If you don’t include any starchy carbs or whole grains at all, this diet wouldn’t be a whole lot of fun, unless you’re one heck of a great protein and veggie chef. Even then, it would still be a drag. But this hypothetical situation, “get fully ripped quick or die” calls for something hardcore.
If a person wanted to soften this up a bit, he or she would simply include a bit of starchy carbs from single-ingredient, unprocessed sources like oatmeal, sweet potato, white potato and brown rice, but only as much as fits while keeping an aggressive calorie deficit (like 30% below maintenance or so).
It would also be sensible, instead of only eating veggies with every meal, to include a little bit of fruit, especially high fiber, lower calorie fruits. (Now it’s starting to sound a lot like Burn the Fat, Feed the Muscle, eh?)
If someone wanted to be even more flexible, thinking more about long-term happiness and sustainability, here’s what they would do: Allow the wider variety of unprocessed foods, including the natural starches, whole grains and the fruits, but still keep the mental focus on “Eat more protein and vegetables.”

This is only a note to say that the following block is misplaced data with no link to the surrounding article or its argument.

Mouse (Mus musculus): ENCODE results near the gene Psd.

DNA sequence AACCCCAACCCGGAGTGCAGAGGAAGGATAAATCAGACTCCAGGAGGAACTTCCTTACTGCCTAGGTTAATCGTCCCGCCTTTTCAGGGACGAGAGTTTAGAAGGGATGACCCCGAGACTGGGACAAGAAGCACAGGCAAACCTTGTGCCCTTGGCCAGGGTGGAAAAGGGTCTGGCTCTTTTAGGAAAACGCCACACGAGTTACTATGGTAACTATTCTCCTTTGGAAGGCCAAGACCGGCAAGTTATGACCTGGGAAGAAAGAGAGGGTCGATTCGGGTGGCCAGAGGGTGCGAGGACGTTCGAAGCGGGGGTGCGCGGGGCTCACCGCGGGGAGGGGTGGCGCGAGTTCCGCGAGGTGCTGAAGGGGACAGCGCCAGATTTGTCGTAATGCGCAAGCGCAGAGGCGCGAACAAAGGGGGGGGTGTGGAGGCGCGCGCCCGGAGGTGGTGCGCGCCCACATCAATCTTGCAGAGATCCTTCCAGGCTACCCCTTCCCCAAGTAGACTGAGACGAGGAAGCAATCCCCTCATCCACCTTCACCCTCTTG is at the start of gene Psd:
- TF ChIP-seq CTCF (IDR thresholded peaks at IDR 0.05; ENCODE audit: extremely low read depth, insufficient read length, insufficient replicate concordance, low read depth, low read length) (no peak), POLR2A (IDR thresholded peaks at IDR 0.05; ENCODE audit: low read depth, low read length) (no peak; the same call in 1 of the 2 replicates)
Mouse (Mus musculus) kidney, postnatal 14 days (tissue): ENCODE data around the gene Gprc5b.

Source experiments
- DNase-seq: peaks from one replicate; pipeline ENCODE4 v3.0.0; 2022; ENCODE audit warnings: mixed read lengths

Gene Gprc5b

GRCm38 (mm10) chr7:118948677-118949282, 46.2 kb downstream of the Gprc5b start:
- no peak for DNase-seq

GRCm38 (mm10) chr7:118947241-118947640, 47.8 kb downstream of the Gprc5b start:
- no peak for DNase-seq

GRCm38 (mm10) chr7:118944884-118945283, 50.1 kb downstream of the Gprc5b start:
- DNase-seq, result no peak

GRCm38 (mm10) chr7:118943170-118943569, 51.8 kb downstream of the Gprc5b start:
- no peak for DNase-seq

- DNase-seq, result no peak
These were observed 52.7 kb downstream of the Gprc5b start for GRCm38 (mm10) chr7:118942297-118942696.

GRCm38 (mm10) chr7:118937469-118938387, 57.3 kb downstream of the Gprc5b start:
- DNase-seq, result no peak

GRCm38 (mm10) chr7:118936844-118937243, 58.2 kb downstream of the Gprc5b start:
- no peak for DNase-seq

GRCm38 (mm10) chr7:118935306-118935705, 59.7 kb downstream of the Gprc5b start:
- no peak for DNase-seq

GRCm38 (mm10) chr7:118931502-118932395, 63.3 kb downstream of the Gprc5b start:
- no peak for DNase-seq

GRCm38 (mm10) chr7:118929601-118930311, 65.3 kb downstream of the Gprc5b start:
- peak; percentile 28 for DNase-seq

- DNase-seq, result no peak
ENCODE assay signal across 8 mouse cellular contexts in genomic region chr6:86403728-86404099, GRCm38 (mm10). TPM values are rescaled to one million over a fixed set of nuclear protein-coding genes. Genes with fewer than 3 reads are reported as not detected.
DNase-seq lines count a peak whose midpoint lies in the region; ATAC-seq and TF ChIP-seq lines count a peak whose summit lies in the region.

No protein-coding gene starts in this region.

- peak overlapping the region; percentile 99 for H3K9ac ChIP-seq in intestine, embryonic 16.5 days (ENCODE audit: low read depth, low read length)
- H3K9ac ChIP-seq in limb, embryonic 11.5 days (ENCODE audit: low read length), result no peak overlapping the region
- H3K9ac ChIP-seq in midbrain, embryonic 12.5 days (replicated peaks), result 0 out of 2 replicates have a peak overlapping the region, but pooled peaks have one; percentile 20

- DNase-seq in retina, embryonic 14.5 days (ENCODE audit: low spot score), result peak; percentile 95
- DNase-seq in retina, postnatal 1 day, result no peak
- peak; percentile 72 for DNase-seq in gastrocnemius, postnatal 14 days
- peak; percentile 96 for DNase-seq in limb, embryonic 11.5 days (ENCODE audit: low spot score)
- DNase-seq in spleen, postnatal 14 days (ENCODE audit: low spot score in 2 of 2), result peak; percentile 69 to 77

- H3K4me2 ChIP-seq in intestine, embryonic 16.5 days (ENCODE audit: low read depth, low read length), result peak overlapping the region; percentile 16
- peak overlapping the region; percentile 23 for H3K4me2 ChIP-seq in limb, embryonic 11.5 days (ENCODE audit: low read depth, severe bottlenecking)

Countless diets fill pages with lists of all the foods you can’t eat, but even when we’re restricting some foods, it’s often better for us mentally, if instead we create some guidelines for what you should eat, not giving so much mental space to what’s forbidden.
The main lesson to learn
Even though this hardcore protein and veggie diet is not for everyone, a lesson I would leave with every reader who wants to burn fat, is “Eat more protein and vegetables.”